Accountants and other financial professionals perform various duties, depending upon their position, but generally, accountants track expenses, as well as prepare, analyze and verify financial documents. Accountants, clerks, and bookkeepers all fall into the accounting professional category. No matter what field or industry you choose, you must be focused, organized, and detail oriented. More importantly, you better have a love for making things balance.
Accounting professionals need to have knowledge of economic and accounting principles and practice. You will also need the ability to analyze and interpret data and spreadsheets. Complex problem solving and logical skills are necessary to succeed. You must also be able to adapt well to change. Rules in the “accounting world” change frequently. You must be committed to continuing an ongoing training regimen to keep up.
Company accountants track expenses, keep public records and make sure taxes are paid properly. They often prepare, analyze and verify financial documents. They also look for ways to make businesses run more efficiently, keep public records and make sure taxes are paid properly. Public accountants perform audits and prepare taxes for corporations, government agencies, organizations, and individuals. Management accountants are usually members of a consulting team or a specially appointed board. They are responsible for recording and analyzing information about budgets, costs and assets. Their work is usually meant to support strategic planning or product development. Management accountants may also write financial reports for stockholders, creditors or government agencies. Government accountants and auditors have the ultimate pressure of maintaining and examining government records, or they audit private businesses or individuals on the government’s behalf. Internal auditors are like financial police officers. They verify the accuracy of an organization or company’s financial records while looking for mismanagement and fraud.
Overall, most of the jobs in the accounting profession can be grouped into two categories, “professional level” and “clerking level”. Both levels evaluate and analyze financial data. Professional level accountants generate financial reports, assess liabilities, ascertain assets, monitor revenues, and control budget constraints. Other professionals may apply their skills to auditing, taxation, management, information systems, computer operations, and education.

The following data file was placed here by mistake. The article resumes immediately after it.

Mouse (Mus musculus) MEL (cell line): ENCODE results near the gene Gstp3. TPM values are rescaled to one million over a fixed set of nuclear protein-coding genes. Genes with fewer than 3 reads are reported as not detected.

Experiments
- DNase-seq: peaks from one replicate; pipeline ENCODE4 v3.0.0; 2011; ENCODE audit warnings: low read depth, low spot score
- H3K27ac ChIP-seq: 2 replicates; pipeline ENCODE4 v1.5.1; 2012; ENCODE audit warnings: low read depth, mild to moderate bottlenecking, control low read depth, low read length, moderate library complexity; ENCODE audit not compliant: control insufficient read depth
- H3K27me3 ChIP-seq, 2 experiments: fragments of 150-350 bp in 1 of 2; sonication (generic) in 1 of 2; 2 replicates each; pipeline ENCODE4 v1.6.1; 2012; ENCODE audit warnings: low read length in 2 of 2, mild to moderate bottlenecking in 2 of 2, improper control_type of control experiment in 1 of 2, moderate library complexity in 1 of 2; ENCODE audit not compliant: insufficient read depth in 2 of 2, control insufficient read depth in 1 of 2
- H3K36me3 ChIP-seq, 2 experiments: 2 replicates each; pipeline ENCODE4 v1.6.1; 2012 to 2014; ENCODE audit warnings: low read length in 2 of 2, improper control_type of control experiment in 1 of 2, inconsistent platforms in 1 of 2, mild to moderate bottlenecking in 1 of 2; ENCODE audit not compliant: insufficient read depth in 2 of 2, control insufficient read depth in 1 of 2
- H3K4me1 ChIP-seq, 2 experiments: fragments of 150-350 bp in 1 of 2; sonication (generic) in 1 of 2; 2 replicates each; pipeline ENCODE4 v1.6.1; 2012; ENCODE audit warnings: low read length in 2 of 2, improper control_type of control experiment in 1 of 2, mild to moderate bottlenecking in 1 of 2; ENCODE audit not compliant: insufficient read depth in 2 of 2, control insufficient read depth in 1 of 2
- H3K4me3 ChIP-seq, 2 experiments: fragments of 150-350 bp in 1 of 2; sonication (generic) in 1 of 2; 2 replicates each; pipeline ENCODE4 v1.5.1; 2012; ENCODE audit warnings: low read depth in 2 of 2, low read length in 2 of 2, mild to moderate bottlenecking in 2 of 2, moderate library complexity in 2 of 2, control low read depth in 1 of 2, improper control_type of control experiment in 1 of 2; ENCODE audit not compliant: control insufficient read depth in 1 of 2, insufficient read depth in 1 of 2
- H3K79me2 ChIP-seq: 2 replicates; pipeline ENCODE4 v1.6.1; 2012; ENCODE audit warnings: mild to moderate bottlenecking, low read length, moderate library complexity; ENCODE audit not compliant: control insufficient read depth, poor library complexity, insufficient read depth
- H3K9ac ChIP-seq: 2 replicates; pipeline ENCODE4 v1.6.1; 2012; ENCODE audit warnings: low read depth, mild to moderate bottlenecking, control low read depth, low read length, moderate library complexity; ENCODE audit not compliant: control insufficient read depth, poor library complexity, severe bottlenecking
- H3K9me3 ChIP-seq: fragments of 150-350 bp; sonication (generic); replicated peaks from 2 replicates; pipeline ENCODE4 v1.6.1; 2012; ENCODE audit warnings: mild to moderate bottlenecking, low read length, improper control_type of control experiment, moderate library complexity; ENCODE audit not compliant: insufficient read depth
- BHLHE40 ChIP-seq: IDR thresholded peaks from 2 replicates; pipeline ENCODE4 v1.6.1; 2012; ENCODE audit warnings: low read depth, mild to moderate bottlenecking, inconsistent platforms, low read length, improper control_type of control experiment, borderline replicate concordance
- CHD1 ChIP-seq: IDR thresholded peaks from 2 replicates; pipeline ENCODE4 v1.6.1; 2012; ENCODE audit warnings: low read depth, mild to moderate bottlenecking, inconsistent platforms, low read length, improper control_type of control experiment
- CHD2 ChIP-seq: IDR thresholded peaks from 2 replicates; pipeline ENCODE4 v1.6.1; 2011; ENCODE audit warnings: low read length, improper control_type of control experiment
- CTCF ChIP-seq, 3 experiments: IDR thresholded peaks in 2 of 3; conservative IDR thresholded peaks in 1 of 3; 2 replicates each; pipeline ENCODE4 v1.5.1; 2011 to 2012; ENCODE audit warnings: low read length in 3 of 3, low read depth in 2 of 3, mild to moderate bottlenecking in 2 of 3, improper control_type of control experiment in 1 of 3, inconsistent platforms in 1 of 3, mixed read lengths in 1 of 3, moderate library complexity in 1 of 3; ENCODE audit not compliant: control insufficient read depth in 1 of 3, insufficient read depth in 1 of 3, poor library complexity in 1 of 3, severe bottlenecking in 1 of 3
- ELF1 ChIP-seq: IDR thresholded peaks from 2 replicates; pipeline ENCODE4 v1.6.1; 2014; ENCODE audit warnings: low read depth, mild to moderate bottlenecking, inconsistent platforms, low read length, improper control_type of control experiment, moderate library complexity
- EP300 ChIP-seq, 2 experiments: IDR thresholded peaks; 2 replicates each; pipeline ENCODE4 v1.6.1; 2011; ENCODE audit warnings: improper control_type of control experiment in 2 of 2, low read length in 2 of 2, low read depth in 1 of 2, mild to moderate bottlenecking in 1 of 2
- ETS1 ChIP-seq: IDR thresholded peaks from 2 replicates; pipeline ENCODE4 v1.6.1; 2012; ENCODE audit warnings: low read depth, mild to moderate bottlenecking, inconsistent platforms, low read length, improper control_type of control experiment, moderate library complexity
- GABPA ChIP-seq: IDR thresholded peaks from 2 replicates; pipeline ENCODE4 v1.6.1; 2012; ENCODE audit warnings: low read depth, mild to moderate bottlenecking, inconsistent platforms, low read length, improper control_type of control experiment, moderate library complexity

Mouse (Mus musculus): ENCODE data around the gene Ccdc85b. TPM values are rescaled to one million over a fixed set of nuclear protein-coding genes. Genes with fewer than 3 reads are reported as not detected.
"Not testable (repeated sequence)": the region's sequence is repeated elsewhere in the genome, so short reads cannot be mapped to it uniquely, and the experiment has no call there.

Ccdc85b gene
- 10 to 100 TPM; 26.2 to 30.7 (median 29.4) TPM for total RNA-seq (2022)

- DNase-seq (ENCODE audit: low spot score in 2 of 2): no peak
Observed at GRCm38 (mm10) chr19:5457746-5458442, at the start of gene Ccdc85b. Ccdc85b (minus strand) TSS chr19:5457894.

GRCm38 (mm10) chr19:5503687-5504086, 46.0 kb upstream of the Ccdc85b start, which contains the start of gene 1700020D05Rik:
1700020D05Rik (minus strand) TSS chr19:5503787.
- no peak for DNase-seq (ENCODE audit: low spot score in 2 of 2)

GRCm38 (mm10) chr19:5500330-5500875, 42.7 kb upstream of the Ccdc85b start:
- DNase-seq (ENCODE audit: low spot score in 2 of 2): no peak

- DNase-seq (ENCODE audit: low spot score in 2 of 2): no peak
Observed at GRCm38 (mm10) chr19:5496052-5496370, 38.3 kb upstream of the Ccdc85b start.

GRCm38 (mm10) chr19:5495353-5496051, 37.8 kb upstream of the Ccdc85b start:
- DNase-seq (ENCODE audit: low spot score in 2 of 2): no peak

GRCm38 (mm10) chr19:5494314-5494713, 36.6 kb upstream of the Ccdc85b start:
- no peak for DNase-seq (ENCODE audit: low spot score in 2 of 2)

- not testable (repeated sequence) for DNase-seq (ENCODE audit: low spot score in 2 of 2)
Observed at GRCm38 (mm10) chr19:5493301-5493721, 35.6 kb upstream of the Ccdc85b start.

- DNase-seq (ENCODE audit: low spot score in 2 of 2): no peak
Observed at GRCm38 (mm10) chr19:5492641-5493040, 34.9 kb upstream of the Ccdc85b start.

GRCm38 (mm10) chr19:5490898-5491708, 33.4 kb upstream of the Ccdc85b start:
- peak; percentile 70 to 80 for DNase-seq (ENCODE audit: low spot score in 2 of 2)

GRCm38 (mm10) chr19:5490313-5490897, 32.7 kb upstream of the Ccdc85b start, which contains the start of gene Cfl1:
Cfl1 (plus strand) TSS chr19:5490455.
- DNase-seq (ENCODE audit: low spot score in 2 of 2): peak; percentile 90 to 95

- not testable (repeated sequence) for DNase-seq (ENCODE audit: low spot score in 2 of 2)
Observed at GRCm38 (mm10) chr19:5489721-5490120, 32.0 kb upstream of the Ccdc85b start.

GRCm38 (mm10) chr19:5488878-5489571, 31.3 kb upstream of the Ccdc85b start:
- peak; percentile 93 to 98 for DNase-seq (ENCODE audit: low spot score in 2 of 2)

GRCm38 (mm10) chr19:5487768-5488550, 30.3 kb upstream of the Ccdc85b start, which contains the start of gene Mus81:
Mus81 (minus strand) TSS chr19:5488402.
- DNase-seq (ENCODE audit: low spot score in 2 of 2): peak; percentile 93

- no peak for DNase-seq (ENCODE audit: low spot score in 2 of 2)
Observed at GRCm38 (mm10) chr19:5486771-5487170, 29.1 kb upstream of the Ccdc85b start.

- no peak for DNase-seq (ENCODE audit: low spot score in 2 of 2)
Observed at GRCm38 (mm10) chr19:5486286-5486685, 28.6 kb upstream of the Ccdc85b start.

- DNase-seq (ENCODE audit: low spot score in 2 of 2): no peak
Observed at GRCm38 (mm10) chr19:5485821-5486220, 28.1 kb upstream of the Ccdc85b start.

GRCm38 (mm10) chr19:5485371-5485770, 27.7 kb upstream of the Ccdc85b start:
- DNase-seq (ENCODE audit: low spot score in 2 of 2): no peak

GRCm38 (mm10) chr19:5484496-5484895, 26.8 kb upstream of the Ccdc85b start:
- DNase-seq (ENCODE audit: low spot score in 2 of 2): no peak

Job in accounts payable, accounts receivable, billing, data entry, and bookkeeping may require simple on the job training, but typically, an accounting professional requires a Bachelor’s degree in accounting, statistics, or finance. A Bachelor’s degree will qualify you for jobs in banking, finance, marketing, and management. Certain positions or specializations may require a Master’s degree.
To become a practicing CPA, you must complete additional training beyond a bachelor’s degree and you must possess a license and certificate. The license and certificate are earned by passing the Uniform CPA Examination. To maintain a license, continuing education is required. Similar rules apply to Certified Management Accountants and Certified Internal Auditors.
Accounting has been one of the steadiest and fastest growing professions in the nation. It has doubled in size every decade for the past four decades. Much of the demand is created by the passing of new laws and regulations, additional record keeping requirements, and changes in tax code. Another reason is the growing need for corporate consultants. Approximately one third of practicing accountants are either employed by public accounting firms or self-employed.
Salaries range from $29,500 — $197,500, depending upon your profession and level of education. The growth outlook through the year 2012 is 15-30%, making jobs in the accounting profession quite desirable. Reports have shown that having a specialty, such as information systems, government regulation or international business, will help you land a job in the future.
Whether you complete a training program, pursue a higher degree or become a CPA, a good accounting professional will always be in demand. As long as there are businesses in the world, there will always be a place for number crunchers. Accounting = Job Secruirty.